White House Condemns Both Hamas And Israel

Ariel Cohen Contributor
Font Size:

The White House is sending out mixed signals about the conflict in Israel.

During the Tuesday press briefing, the administration condemned the actions of terrorist organizations in Gaza, yet also encouraged Israel to leave a channel open for negotiations with these terrorist organizations. But, in 2012 Barack Obama said that “Israel cannot be expected to negotiate with anyone who is dedicated to its destruction.”

Israeli Defense Forces reacted to a slew of Palestinian acts of violence on Tuesday night, and fired rockets into more than 160 sites in Gaza, including weapon storage facilities, homes of Palestinian militants and Hamas compounds.

But this is just the beginning. Israel has already called in reservists, as many believe that the small country is preparing to send in ground troops.

“The operation against Hamas will expand in the coming days, and the price the organization will pay will be very high,” Israeli Defense Minister Moshe Yaalon said.

Hamas, along with other terrorist groups in Gaza, have fired numerous rockets into Israel over the past two days.  

“No country can accept rocket fire aimed at civilians, and we support Israel’s right to defend itself against these vicious attacks,” White House Press Secretary Josh Earnest said.

Yet, as the United States attempts to support Israel, it also contradicts itself.  White House foreign policy representative Philip Gordon called for negotiations with Palestinian president Muhammad al-Abbas yesterday — while in Israel.

“Israel should not take for granted the opportunity to negotiate that peace with President Abbas, who has shown time and again that he is committed to nonviolence and coexistence with Israel,” Gordon said.

Conversely, the White House also praised Israeli Prime Minister Benjamin Netanyahu for calling upon both sides to act responsibly. But they also issued concerns about the safety and security of both Israeli and Palestinian citizens, as both sides are subject to rocket fire.

This past weekend, United States Secretary of State John Kerry spoke with Netanyahu, reiterating the United States’ concern regarding the escalating tensions and willingness to restore a cease-fire.

“It is not in the interest of either side for this violence to continue and even to escalate,” Earnest said. “So we are hopeful that even as Israel exercises their right to self-defense that they’ll leave open a channel for diplomacy to prevail and for a cease-fire, or at least a de-escalation in the violence, to commence.”

The State Department later condemned Hamas for firing rockets into Israel as well as endangering innocent Palestinian civilians with their actions.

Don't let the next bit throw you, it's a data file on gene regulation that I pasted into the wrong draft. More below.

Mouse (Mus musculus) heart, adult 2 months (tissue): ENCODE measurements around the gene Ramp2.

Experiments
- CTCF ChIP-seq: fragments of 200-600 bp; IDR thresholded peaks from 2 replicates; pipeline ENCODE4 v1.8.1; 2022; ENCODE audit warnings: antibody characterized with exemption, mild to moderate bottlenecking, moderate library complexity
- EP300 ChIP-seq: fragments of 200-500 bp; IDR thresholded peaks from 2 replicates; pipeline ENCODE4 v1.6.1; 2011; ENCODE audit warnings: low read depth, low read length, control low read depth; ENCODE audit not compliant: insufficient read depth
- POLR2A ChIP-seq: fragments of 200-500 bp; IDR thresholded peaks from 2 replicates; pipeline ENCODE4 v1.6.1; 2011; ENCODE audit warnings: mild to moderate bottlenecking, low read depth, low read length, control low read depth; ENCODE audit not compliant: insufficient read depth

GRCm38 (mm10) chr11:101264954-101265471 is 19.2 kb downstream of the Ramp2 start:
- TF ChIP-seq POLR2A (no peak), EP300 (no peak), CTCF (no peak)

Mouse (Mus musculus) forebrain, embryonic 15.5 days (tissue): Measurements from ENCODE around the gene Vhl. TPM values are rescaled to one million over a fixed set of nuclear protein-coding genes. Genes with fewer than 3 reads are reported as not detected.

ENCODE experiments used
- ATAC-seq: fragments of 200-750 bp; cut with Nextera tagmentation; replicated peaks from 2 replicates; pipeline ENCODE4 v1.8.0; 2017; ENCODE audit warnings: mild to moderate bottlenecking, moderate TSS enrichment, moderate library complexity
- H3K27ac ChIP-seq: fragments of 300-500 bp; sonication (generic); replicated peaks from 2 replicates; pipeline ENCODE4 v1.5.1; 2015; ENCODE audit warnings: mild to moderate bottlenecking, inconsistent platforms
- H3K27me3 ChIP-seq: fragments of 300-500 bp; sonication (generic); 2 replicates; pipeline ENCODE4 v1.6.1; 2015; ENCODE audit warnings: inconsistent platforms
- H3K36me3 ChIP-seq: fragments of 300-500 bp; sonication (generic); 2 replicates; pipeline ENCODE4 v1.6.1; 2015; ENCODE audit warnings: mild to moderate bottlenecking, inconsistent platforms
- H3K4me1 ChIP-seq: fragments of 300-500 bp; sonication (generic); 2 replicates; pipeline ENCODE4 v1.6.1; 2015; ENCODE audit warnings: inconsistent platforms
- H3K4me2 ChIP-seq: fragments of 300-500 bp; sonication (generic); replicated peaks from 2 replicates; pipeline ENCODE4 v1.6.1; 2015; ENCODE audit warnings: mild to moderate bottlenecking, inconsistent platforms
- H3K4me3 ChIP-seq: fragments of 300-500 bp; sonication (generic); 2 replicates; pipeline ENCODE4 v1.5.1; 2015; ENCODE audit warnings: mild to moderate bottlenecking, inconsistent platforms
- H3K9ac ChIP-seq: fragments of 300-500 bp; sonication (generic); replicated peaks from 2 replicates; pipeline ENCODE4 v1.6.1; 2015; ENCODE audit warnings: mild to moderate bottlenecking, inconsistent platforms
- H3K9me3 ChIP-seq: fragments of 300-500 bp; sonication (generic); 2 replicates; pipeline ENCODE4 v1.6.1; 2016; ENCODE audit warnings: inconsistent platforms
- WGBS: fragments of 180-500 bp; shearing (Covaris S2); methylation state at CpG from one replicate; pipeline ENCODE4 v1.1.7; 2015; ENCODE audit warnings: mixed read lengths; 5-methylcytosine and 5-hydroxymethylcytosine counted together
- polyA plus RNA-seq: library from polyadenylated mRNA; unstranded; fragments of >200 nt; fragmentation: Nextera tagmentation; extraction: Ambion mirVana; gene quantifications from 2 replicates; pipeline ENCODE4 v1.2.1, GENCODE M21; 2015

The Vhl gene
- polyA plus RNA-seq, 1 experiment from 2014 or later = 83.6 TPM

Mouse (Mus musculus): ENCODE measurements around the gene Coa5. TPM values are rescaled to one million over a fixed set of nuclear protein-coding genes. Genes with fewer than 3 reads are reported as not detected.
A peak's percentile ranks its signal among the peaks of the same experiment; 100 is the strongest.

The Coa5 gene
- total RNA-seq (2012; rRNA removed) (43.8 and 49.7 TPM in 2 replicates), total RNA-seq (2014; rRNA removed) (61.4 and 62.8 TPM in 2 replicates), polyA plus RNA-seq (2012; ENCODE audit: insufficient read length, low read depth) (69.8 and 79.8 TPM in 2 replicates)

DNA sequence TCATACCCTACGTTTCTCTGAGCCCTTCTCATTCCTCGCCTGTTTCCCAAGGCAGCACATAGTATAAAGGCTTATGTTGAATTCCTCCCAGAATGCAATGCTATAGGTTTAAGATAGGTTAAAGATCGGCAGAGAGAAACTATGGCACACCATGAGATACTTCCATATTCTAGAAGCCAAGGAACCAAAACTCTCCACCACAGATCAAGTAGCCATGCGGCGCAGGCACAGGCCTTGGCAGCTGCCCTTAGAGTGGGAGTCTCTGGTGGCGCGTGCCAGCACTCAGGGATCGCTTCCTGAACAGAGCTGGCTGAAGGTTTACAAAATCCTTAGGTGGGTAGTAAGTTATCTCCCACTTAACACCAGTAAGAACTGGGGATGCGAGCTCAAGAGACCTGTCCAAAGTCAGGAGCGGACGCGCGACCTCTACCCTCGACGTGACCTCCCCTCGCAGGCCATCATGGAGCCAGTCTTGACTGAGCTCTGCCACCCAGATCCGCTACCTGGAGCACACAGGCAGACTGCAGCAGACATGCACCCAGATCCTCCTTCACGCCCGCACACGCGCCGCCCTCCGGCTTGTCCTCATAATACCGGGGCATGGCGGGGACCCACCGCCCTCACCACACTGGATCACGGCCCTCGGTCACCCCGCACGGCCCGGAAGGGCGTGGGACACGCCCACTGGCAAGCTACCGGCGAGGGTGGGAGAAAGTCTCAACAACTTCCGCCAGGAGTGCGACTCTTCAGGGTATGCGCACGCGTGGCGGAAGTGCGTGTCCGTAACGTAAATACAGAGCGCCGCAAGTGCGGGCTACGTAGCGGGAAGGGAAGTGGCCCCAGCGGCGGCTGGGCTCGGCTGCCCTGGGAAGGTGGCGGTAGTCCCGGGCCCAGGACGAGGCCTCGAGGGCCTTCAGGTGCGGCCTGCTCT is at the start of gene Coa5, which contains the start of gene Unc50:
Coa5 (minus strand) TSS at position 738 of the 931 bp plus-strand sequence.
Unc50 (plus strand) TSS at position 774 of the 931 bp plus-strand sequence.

“I know there’s been a range of reported attacks that have gone directly on both sides, the residents of southern Israel who are forced to live under rocket fire in their homes, the civilians in Gaza who are subjected to the conflict because of Hamas’s action,” State Department spokeswoman Jen Psaki said.

On Wednesday, the code red rocket alert sounded yet again in various Israeli cities — including Tel Aviv, Zichron, Yaakov and Binyamina. All of the 60+ rockets were fired from Gaza, and in the time since, Islamic Jihdad took responsibility for the two rockets intercepted over Tel Aviv.

The Iron Dome rocket defense system has been able to intercept most rockets hurled from Gaza, thus limiting the damage.

Despite these violent attacks being fired from both sides, the United States remains ambivalent towards their ally in the Middle East. Yesterday at the Ha’aretz Israel Conference for Peace, White House Middle East Special Assistant Philip Gordon came out with some harsh advice for Israel.

“Israel confronts an undeniable reality: it cannot maintain military control of another people indefinitely,” Gordon said. “ Doing so is not only wrong but a recipe for resentment and recurring instability.  It will embolden extremists on both sides, tear at Israel’s democratic fabric, and feed mutual dehumanization.”

The administration called for a two state solution, and believes that neither occupation nor expulsion is the correct answer. Just as Israelis have the right to their own land, so do the Palestinians.

As the conflict rages on, analysis from the Jerusalem Post states that the Islamist movement is “searching for ways to rid itself of the escalation.” Similarly, the Times of Israel, states that Arab society is becoming increasingly critical of Hamas.

Gordon also referred to the United States as Israel’s “greatest defender and closest friend,” although America has yet to officially back Netanyahu’s actions, or provide military or monetary support for Israel in the current conflict.

Follow Ariel on Twitter